Wednesday, December 8, 2010

How parents can help ?

         While it is natural for young children to resist surrendering their infantile impulses to social regulation, youngsters who are basically well adjusted and who feel loved will also eager to please. Rest assured that with your patience and understanding, your child will eventually master the basic tenets of “do unto others” no matter how recalcitrant she may seem at the outset. From the time she begins the most rudimentary parallel play, you can start her on the road to winning friends by following a few simple guidelines.

       Your first impulse may be to rush in and straighten things out when your child tangles with playmates, but you should resort to direct intervention only if you see that a situation is getting out of hand. However fierce these frays may seem to a grownup , to the little ones involved these are passing aggravations, quickly settled and soon forgotten whenever possible give children a chance to work out their own problems ; they will learn that a little friction and frustration in play is not really fatal.  And they will get valuable practice in fending and thinking for themselves.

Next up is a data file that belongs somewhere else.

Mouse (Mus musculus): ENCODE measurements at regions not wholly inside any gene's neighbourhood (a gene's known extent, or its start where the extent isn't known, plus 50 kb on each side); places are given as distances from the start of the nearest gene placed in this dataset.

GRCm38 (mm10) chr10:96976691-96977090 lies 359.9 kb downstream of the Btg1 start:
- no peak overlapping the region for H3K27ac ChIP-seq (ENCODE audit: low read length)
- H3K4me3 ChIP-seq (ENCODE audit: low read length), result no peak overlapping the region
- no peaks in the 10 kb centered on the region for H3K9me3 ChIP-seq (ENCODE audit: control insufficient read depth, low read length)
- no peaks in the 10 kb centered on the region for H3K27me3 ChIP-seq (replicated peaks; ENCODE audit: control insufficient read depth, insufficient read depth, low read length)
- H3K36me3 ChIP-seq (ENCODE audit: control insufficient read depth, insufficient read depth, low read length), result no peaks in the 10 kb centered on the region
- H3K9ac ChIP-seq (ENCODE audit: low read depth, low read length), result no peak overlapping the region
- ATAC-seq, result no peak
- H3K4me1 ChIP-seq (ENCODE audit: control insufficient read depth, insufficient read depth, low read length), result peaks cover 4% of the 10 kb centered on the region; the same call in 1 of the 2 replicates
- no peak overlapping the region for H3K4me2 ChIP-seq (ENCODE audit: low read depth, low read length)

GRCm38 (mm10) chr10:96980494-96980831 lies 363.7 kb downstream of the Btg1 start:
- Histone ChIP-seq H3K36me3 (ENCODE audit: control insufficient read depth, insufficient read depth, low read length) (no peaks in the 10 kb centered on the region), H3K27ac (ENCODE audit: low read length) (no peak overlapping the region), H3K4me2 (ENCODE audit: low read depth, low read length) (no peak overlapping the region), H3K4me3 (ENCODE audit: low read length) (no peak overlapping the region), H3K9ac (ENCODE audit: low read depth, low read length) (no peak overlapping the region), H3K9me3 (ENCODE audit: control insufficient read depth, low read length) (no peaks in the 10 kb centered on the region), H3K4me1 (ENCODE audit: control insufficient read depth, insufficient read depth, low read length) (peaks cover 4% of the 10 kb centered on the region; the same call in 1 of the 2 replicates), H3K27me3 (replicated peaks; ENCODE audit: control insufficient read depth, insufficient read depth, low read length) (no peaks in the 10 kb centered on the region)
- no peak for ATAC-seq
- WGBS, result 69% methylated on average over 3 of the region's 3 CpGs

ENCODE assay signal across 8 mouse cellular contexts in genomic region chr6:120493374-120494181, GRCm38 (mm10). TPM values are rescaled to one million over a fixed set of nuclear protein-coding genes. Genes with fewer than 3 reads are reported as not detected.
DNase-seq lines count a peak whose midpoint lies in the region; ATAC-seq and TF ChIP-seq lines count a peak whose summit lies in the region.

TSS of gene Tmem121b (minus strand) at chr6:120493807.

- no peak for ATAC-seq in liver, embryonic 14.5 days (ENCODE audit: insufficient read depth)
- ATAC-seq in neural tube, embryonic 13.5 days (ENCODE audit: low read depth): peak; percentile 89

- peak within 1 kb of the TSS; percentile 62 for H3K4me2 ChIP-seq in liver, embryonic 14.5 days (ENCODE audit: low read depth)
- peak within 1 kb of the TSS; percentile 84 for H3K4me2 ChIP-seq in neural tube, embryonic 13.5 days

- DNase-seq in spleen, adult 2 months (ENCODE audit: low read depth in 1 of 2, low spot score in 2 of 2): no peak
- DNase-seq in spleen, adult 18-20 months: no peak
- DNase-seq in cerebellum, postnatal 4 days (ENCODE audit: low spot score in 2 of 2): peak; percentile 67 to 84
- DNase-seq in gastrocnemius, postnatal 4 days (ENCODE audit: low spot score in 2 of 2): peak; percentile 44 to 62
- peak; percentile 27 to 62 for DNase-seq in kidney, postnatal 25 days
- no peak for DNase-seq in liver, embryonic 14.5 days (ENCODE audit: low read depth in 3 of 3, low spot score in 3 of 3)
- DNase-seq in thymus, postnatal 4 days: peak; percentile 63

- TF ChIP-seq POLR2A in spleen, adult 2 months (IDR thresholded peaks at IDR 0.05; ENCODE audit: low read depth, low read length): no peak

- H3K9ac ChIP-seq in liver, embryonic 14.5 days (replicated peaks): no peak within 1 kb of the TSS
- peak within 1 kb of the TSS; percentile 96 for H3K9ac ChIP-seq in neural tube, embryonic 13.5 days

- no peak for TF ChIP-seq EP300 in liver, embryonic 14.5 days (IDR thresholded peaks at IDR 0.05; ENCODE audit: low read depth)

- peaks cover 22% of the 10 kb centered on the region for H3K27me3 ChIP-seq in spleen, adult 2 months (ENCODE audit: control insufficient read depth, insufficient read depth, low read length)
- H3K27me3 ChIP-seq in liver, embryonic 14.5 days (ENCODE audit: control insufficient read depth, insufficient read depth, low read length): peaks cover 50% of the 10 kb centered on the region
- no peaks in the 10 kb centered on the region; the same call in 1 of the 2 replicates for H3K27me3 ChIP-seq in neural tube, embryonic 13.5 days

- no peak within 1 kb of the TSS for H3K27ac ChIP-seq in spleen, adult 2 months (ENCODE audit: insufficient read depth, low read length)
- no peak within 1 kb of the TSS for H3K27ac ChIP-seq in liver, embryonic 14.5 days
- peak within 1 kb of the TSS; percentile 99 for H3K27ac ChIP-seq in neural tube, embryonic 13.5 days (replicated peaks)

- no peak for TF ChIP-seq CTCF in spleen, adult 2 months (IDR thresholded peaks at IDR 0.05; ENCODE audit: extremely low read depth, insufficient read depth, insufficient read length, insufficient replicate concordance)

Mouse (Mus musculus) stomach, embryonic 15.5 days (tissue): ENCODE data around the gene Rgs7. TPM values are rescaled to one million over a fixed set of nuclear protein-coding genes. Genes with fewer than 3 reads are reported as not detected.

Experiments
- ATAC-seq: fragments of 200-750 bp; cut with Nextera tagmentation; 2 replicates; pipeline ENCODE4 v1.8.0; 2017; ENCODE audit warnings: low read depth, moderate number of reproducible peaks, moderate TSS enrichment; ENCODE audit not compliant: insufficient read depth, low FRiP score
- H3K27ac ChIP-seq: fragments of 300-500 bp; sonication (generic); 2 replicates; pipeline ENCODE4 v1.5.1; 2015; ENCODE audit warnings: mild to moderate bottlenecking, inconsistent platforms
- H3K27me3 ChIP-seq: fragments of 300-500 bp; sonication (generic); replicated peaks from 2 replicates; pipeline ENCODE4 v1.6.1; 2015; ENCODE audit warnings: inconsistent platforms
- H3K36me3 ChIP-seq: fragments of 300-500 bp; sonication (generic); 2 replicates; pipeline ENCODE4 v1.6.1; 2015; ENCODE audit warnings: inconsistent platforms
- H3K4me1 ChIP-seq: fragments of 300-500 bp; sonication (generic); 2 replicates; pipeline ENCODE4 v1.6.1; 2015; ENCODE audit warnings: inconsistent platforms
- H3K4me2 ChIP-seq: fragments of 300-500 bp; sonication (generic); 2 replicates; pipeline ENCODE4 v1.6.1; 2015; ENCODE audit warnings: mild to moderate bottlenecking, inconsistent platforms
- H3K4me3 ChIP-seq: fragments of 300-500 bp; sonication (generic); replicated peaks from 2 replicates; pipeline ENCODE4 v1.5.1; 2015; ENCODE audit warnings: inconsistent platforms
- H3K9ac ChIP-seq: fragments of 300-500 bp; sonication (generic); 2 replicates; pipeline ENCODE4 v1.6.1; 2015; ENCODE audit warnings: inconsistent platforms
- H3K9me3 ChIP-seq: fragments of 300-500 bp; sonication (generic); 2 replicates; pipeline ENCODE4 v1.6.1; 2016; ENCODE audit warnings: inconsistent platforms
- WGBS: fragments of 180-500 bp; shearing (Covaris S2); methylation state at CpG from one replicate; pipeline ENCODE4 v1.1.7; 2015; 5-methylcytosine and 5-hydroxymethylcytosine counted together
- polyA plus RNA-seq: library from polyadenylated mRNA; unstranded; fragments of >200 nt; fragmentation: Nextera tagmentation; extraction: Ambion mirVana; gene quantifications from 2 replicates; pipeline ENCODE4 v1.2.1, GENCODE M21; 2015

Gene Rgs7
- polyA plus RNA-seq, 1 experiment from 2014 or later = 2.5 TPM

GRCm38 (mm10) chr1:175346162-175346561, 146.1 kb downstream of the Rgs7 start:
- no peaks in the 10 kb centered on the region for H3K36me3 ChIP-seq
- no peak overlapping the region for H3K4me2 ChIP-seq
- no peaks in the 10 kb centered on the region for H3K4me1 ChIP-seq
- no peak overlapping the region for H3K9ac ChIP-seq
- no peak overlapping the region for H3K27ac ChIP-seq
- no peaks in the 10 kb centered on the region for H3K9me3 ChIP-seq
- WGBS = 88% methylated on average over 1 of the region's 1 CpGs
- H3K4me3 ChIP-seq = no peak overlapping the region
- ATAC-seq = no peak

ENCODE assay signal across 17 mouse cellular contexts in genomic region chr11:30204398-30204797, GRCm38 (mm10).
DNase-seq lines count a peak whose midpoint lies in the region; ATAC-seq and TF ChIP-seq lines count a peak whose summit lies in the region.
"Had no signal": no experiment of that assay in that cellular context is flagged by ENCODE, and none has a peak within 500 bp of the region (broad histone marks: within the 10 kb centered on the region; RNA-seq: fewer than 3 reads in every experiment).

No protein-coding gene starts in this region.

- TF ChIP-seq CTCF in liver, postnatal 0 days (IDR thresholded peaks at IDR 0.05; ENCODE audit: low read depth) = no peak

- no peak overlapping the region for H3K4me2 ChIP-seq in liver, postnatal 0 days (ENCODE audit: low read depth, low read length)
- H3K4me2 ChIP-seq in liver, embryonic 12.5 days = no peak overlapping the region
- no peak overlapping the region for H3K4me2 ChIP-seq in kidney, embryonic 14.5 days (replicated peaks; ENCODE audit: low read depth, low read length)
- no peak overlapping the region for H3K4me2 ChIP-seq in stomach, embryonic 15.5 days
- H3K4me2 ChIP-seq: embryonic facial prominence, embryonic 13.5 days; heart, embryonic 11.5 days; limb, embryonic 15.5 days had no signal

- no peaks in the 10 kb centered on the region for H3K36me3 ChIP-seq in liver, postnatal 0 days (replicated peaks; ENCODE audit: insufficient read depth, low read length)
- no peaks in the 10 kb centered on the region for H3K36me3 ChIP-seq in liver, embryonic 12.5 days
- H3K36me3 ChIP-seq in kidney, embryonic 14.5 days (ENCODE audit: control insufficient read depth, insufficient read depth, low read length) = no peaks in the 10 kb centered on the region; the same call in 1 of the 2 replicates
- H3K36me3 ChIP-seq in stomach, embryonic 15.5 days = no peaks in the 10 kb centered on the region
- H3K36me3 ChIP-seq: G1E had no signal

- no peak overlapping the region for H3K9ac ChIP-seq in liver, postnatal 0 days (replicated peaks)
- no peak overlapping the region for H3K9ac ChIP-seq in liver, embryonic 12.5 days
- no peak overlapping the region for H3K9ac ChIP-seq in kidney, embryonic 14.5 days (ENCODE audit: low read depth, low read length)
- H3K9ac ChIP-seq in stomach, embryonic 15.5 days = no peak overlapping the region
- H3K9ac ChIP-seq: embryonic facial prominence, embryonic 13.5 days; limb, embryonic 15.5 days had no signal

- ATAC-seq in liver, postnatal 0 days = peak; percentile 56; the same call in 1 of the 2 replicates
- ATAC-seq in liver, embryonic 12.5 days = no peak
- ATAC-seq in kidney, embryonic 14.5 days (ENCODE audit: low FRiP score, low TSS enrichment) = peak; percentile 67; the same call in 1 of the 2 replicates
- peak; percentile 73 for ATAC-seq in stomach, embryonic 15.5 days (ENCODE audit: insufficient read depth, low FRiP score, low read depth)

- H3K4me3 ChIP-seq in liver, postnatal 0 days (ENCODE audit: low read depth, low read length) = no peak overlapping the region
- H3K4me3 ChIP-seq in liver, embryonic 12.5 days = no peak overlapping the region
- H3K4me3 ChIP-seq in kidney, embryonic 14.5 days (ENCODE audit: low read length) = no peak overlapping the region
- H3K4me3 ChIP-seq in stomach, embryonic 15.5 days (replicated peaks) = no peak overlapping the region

When you do feel the need to step into a dispute, to prevent someone from getting hurt or perhaps to bring a chaotic situation back under control, keep your messages short direct and immediate, lengthy sermons will go unheeded in the heat of the moment and if you wait until things calm down to deliver the lesson, your advice will be difficult for the children to apply.